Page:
Ah, it’s good to be back in the Socialist Republic of South Yorkshire. The miners’ strike is still news, HSBC are pretending they create jobs in the area instead of take them away, and politicians are still getting put behind bars – except in Rotherham now, instead of Doncaster!
I was at a coffee stand at the train station the other day ordering my usual soya mocha, and the “barista” serving it up was eager to warn me of the beggars wandering the platforms and other on-site areas. I said, “Aww, well, I think given the economic situation, that’ll be far more frequent.” “That’s not the issue,” she claimed, in response – no doubt having been reading the right-wing tabloids – “I’ve been unemployed and broke, and never begged – I’d never beg; I’d rather starve.” “Well,” I replied, “It’s easy for us to say.”
And it is.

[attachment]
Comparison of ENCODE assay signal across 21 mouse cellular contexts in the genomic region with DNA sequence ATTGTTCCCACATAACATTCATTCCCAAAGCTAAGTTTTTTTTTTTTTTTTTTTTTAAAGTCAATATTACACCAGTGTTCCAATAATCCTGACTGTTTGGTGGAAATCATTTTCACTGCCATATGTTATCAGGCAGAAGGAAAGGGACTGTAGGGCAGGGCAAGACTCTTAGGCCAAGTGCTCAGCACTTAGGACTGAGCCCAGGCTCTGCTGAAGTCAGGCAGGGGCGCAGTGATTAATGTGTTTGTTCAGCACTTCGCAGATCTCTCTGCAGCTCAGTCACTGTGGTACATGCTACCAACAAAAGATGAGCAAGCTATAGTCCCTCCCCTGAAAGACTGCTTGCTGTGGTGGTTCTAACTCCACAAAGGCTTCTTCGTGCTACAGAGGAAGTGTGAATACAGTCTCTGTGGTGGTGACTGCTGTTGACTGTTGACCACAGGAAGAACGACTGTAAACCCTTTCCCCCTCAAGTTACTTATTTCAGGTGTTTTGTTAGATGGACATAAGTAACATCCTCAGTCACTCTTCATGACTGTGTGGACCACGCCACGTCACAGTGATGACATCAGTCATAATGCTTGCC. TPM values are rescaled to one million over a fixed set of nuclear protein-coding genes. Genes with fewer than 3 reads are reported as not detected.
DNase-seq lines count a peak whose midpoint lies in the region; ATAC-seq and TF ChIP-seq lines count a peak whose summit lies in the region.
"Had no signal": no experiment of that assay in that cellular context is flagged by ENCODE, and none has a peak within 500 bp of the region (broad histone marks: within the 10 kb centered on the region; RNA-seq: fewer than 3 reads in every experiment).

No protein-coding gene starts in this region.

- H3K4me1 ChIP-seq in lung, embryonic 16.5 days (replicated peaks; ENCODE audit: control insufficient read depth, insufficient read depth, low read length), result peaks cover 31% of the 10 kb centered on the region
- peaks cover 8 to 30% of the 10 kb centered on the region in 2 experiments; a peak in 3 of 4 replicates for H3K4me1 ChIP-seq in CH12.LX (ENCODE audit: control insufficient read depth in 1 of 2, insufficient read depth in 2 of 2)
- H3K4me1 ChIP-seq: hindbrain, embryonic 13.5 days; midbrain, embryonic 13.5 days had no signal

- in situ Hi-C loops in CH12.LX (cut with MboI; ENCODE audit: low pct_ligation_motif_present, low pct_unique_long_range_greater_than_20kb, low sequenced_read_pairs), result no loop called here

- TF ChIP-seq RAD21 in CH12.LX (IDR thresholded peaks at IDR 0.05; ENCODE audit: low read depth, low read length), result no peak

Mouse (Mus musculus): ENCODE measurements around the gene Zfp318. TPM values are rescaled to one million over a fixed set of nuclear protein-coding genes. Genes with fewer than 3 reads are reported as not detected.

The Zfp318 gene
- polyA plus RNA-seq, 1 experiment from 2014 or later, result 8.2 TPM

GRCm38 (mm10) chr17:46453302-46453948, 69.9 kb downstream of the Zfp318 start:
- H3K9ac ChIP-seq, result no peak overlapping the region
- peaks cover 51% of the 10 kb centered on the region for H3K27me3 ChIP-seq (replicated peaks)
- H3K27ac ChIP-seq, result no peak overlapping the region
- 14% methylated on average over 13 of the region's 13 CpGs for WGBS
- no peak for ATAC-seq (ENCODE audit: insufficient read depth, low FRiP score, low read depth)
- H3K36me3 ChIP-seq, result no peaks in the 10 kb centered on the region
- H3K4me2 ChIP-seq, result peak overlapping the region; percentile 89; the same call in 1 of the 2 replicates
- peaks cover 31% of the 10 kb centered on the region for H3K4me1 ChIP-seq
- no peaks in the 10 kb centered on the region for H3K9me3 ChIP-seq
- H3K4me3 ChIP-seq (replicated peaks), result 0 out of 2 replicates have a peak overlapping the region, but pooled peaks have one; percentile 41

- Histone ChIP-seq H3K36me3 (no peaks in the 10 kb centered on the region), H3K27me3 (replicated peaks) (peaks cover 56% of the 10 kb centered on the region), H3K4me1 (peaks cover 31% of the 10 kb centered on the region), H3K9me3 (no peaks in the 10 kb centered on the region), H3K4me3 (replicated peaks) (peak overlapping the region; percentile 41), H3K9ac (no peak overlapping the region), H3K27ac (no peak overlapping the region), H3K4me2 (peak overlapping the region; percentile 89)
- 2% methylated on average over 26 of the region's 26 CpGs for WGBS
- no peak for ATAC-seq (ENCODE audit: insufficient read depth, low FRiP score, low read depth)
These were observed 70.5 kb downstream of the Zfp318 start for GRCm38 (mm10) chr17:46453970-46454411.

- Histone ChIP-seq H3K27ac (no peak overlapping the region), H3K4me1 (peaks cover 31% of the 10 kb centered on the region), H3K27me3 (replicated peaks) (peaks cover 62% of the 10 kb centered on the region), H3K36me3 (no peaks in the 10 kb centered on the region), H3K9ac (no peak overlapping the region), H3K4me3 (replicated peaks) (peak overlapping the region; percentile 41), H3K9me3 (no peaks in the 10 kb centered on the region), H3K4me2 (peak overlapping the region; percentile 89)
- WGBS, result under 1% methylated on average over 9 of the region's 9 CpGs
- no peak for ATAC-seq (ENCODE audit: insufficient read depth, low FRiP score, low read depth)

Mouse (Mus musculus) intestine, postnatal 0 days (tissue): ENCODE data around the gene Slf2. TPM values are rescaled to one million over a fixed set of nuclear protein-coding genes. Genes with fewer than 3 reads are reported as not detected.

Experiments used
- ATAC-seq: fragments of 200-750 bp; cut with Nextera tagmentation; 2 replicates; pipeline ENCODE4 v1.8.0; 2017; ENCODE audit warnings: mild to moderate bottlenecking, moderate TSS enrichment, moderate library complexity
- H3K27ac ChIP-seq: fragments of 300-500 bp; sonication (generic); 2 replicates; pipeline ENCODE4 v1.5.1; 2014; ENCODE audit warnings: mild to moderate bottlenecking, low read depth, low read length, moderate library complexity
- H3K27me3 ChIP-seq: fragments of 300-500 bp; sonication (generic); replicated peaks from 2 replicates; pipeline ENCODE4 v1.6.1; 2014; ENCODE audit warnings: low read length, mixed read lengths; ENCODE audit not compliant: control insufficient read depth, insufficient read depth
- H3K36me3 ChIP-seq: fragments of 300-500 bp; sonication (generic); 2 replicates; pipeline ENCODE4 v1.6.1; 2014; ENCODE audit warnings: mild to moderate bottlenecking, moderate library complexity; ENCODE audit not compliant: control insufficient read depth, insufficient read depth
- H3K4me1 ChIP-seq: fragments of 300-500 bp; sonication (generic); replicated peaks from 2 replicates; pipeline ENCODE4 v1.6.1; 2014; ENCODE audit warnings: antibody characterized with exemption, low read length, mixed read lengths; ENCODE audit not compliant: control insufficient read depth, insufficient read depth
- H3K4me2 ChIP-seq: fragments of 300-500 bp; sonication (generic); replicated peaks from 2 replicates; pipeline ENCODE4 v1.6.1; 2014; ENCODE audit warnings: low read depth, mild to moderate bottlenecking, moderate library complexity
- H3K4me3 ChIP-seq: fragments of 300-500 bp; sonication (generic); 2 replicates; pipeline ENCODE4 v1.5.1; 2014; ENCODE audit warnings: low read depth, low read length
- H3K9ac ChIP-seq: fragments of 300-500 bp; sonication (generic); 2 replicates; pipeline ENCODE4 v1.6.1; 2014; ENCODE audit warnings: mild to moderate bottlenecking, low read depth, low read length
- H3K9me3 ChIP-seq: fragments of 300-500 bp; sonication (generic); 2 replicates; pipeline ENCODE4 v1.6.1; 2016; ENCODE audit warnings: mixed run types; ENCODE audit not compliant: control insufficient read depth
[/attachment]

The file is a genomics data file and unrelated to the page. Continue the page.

We may not realise it, but there are only a few steps to go until any of us working class folk reach utter poverty – now, more than ever, thanks to the current economic situation of financial struggle and widespread layoffs. And why’s it happening? Well, the capitalist brand of globalization has now seen years of shipping jobs overseas to make even more profit, rendering our Western communities poor yet offered debt to keep them afloat; to keep the people consuming in accordance with the collapse of family values now replaced with the value of products, all as part of advertising-driven commercialism and superficial lifestyles of celebrity worship.
So, naturally, there have been masses of underemployed or unemployed people dependent on debt, without seeing any sign of improvement of their lives or livelihoods in order to grow prosperous and pay back those debts. It’s not a good situation, and it didn’t bode well for quite some time; something had to give, and it wouldn’t be the poor giving back to the rich who live for today’s profit margins.